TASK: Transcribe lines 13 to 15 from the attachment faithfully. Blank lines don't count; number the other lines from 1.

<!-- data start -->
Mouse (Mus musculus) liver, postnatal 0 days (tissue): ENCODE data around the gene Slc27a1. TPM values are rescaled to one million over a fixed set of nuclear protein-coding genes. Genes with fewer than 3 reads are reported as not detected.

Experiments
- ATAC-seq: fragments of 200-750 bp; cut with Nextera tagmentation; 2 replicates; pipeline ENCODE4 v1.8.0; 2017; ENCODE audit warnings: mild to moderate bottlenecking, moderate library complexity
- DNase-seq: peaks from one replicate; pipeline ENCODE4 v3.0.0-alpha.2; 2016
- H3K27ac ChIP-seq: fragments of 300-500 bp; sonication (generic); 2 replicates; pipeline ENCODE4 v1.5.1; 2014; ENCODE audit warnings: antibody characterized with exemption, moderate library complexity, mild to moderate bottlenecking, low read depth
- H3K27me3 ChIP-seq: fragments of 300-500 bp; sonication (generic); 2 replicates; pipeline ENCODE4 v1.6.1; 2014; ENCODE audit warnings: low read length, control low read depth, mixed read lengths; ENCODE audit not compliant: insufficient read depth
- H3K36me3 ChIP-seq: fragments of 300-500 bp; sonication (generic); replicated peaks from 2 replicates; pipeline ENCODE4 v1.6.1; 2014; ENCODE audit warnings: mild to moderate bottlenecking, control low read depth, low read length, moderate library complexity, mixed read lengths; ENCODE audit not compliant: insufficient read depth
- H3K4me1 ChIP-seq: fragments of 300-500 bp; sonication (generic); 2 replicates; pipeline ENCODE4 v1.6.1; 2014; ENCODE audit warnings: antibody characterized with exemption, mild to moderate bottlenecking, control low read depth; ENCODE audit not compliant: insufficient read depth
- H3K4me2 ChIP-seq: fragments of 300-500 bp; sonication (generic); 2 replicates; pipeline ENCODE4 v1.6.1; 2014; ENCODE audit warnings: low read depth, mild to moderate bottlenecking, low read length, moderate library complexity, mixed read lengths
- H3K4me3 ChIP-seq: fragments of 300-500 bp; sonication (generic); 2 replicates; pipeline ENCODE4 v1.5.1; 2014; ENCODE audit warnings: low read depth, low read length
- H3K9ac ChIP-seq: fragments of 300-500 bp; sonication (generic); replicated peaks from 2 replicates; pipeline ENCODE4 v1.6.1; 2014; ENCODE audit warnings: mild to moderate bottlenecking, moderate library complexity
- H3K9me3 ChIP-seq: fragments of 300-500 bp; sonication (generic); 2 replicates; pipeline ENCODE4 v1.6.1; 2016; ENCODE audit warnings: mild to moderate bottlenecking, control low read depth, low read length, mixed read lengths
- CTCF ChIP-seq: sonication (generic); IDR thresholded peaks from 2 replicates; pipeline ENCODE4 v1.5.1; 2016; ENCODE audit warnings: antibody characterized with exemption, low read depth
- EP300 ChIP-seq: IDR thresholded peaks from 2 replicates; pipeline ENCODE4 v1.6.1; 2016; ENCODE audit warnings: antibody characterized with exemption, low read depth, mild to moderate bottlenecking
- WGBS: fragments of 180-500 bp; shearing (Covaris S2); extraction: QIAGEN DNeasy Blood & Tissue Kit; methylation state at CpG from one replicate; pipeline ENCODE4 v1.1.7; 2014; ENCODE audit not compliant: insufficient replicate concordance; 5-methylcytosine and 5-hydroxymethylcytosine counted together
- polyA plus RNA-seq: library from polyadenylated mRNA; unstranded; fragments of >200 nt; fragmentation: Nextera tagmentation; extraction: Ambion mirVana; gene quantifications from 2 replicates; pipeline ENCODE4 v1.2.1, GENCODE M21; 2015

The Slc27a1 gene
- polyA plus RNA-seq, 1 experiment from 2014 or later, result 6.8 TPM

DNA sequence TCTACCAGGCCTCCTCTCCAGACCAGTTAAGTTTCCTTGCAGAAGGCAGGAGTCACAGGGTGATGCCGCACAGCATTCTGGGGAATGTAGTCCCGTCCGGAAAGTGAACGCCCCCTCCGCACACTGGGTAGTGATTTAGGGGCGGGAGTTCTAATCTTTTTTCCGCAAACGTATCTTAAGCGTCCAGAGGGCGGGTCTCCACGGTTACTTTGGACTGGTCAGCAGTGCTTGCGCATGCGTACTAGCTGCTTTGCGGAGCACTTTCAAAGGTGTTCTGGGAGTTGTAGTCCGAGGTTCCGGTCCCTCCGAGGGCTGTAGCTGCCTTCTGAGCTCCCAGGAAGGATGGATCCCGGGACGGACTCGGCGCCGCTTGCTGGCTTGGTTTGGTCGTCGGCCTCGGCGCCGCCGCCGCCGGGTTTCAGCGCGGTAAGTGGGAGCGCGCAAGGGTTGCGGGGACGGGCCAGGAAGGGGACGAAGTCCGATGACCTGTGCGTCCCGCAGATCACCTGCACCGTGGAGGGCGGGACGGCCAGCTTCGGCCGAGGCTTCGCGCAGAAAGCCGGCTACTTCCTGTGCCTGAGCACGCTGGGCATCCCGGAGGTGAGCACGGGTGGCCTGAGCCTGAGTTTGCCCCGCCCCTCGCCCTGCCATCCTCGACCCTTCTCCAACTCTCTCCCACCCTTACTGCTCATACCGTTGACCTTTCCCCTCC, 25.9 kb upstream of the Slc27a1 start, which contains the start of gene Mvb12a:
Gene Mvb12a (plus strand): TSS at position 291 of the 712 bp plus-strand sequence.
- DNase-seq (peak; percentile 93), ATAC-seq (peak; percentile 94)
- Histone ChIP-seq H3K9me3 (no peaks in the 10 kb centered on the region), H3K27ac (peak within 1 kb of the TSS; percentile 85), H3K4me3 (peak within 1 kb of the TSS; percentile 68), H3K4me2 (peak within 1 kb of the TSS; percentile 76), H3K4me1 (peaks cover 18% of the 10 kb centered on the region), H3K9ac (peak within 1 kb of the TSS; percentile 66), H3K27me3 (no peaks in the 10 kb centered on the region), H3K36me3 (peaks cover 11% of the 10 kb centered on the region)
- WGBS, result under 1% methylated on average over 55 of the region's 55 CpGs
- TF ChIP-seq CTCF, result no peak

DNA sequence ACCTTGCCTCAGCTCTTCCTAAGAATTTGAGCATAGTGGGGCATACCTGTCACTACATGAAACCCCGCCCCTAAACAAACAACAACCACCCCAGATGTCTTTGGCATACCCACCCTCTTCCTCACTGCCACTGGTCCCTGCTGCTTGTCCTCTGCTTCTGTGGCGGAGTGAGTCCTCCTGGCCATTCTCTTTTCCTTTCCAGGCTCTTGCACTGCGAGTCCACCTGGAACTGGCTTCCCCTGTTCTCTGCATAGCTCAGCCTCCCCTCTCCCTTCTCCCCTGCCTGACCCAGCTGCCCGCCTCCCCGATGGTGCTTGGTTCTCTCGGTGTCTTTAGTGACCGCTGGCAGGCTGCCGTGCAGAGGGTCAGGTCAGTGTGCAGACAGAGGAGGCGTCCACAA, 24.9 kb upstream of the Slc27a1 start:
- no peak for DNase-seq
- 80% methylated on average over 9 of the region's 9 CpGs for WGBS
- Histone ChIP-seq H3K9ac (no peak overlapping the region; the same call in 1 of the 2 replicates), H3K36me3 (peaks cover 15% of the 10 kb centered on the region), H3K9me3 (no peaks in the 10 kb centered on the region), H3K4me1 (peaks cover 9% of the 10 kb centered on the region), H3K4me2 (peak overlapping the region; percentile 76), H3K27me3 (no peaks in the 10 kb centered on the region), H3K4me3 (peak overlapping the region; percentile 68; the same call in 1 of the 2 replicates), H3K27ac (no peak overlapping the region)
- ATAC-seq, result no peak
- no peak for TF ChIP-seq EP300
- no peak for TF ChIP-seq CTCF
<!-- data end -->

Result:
- CTCF ChIP-seq: sonication (generic); IDR thresholded peaks from 2 replicates; pipeline ENCODE4 v1.5.1; 2016; ENCODE audit warnings: antibody characterized with exemption, low read depth
- EP300 ChIP-seq: IDR thresholded peaks from 2 replicates; pipeline ENCODE4 v1.6.1; 2016; ENCODE audit warnings: antibody characterized with exemption, low read depth, mild to moderate bottlenecking
- WGBS: fragments of 180-500 bp; shearing (Covaris S2); extraction: QIAGEN DNeasy Blood & Tissue Kit; methylation state at CpG from one replicate; pipeline ENCODE4 v1.1.7; 2014; ENCODE audit not compliant: insufficient replicate concordance; 5-methylcytosine and 5-hydroxymethylcytosine counted together